Cloud Pano
One of the first photos I shot was a panorama. Click this image to load and view the whole thing.

At one point, I watched the cloud grow and climb and drift right up my driveway to swallow my home. And then, just as quickly as it had come, it was gone.

Airport Clouds
Directly across the river from my home, the local airport is in a bright fog. Like me, it’s quite a bit above the river level.

Autumn
This zoomed in shot looking toward Wenatchee really shows off the autumn colors.

Even as I write this, now two hours after dawn, the view keeps changing. The bright sunlight plays on the autumn colors in the orchards and reflects bright white off farmhouses and shop buildings. I keep waiting for the fog to burn off, but instead it keeps drifting and rising and falling. Below the cloud, its a gray day, but above it, here at the Aerie, it’s bright and beautiful — almost springlike.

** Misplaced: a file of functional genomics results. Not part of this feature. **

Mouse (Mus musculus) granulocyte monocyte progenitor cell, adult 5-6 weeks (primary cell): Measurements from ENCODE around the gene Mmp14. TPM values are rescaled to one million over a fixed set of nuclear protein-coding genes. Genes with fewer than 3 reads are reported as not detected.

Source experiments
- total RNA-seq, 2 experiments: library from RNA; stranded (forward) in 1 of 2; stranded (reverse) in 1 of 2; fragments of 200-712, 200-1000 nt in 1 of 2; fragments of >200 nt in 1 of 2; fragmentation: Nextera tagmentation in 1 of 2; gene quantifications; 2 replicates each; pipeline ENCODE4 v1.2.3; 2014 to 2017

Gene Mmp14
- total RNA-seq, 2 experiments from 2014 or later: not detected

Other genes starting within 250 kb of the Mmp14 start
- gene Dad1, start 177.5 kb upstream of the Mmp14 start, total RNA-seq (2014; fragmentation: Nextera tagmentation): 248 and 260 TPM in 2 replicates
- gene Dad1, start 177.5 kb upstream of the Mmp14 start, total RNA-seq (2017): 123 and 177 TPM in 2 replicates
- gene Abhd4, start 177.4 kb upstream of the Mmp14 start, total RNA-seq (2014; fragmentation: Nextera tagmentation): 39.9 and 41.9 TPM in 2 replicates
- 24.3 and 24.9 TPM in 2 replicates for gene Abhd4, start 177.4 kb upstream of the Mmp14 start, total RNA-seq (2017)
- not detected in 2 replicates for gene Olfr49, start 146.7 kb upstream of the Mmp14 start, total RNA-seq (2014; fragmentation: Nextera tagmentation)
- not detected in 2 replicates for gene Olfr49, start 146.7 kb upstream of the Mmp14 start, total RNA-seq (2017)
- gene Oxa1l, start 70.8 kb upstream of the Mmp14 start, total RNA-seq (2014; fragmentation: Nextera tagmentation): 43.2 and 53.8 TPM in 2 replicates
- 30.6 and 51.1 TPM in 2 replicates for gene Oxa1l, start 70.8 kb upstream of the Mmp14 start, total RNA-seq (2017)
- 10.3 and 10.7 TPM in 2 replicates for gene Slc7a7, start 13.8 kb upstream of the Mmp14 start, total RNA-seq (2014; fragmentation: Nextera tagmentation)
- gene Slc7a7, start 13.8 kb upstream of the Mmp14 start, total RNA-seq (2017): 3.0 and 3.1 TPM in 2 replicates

Foggy Home
A 300mm lens really compresses the distance between a home about a quarter mile away and the city of Wenatchee five or six miles beyond it.

I’m a view person, as I’ve stated numerous times here and elsewhere. I bought this piece land because of the view and I designed my home to take advantage of it. I don’t need pictures on my walls; I have windows. It’s amazing to me how often the view out those windows varies — with changes of time or light or season or weather. It’s a new show every single day, and although some days are better than others — like this morning’s show — they’re almost always amazing.

The other day, a friend came by for dinner. As we were sitting at my breakfast bar, enjoying our meal, we couldn’t help but take in the view of the city as late afternoon turned to evening and then to night. My friend turned to me and said, “I’m so glad that you haven’t taken your view for granted.”

I immediately knew exactly what she meant. My last home, in Arizona, also had some nice views. In the beginning, when I first moved there, I used to like to watch the way the setting sun turned the mountains to the north an amazing shade of copper red. After a while, however, I noticed that I wasn’t looking quite as often, even though the view was spectacular most afternoons. I had begun to take the view for granted.